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Call for papers
Date and time:
Dec. 30, 2020 12:00AM - Oct. 15, 2021 11:55PM
Journal of Migration Affairs
Call for Papers for a Special Issue on
Roots/Routes and Memories Thereof: Migration in Literature
The 2020 Pandemic has foregrounded the otherwise neglected vulnerable lives of migrants, especially internal migrants, who live within the perimeters of the country but move from rural to urban areas not of choice but for very survival.
Migration, for several decades now, has been a site of inquiry and interest in academia. Existing studies on migration and migrants’ experiences are largely shaped by social scientists, with sociologists, economists, anthropologists and political scientists debating the causes and effects of global migrations. However, migrant narratives in the form of conventional literary works as also the newly emerging genre of blogs/vlogs, films and documentaries have the capacity to empathetically and affectively relate to the complex, multi-layered lives of migrants.
Literary narratives read the phenomenon of migration from different perspectives, be it as a result of wartime crisis, political repression, religious/ethnic persecution, lack of economic possibilities, the stigma associated with gender and/or sexual orientation etc. Such narratives help locate the migrant at the very complex interface of race, gender, sexuality, class, caste, religion, ethnicity, able-bodiedness, age, language, legal status, even climate politics.
Literary narratives on the experiences of the Atlantic slave trade, for example, highlight the excruciating pain of forced migration that distorts a migrant’s sense of self, language and identity. The idea of the “slave migrant” that emerges in such narratives can definitely help the reader untangle the present-day intricate relationship between labour and migrant workforce that caters to the development of international economy and inevitably transforms the migrants’ living conditions and lifestyles.
Certain literary narratives document stories of original inhabitants of countries, whose land, resources, cultures and economies stand ravaged by settler colonialism. The arrival of the colonizer/migrant and his subsequent settlement in the colony (both voluntary) inflicted immeasurable and often irrecoverable changes in the lives of the indigenous people of the colony/country. Migration, thus, is not unilateral but a phenomenon both multidirectional and inconsistent.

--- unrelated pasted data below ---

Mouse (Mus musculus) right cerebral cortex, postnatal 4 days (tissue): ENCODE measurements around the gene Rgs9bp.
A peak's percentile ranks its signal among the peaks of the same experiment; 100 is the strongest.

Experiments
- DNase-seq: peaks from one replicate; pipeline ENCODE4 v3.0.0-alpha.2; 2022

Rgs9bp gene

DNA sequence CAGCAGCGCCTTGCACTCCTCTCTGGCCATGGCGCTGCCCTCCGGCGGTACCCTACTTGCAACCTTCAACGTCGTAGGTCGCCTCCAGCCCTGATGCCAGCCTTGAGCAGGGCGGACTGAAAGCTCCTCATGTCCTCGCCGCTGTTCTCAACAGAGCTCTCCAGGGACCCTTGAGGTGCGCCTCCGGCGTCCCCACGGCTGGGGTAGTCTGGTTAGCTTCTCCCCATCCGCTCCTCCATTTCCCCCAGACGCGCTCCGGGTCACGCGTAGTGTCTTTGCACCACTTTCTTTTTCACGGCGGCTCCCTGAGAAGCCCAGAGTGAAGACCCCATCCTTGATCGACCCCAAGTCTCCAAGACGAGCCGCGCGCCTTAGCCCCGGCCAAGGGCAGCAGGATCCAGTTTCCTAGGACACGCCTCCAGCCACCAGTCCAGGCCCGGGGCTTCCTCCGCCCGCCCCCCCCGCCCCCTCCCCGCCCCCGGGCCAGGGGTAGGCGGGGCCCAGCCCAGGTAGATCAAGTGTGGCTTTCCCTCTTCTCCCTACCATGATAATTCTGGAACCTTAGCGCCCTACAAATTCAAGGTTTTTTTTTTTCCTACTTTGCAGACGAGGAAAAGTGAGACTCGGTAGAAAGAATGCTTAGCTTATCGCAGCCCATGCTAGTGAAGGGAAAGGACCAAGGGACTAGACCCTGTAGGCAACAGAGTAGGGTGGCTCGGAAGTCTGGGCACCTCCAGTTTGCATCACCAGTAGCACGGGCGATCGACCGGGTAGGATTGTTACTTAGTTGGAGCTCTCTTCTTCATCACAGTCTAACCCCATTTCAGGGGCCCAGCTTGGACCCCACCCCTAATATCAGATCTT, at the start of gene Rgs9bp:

However, migrant narratives can also be sites of resistance and resilience. Such narratives may highlight fusion cultures; interchange of languages and experiences may manifest in cultural artefacts like new forms of music, poetry, food, new political ideologies to name but a few.
Scholarly articles are invited for a special issue of the Journal of Migration Affairs (www.migrationaffairs.com) that might address, but are not limited to:
· Literary Representations of Internal Migrants
· Pandemic and the Migrant Experience in Literature
· Class, Caste, Ethnicity and the Migrant Experience in Literature
· Refugees, esp. Dislocated and Traumatised Women and Children in Literary Narratives
· Violence and Migration in Personal Archives
· Vlogs, Blogs, Photographs, Films and Documentaries of Everyday Life of Migrants
· Literary Narratives of Borders, Citizenship and Ethnic/Religious Minorities
· Gender, Sexuality and the Migrant Experience in Literature
· Intersectionality and Experiences of Migration in Literature
· Migrant Narratives of Resistance and Resilience
· Nation, Identities, Religion and the Migrant Experience in Literature
· Cli- fi, Climate Justice, and Climate Refugees in Literary Narratives
The paper should be restricted to 6000-8000 words. Articles under Commentary Section may contain 2500-3000 words. The Journal of Migration Affairs is a double-blind peer-reviewed journal. This usual review process will apply.
The papers may be sent to email@example.com with a copy marked to the Guest Editor, Dr Shreya Bhattacharji (firstname.lastname@example.org).
The last date for sending the paper for this issue has been extended to 15th October 2021.
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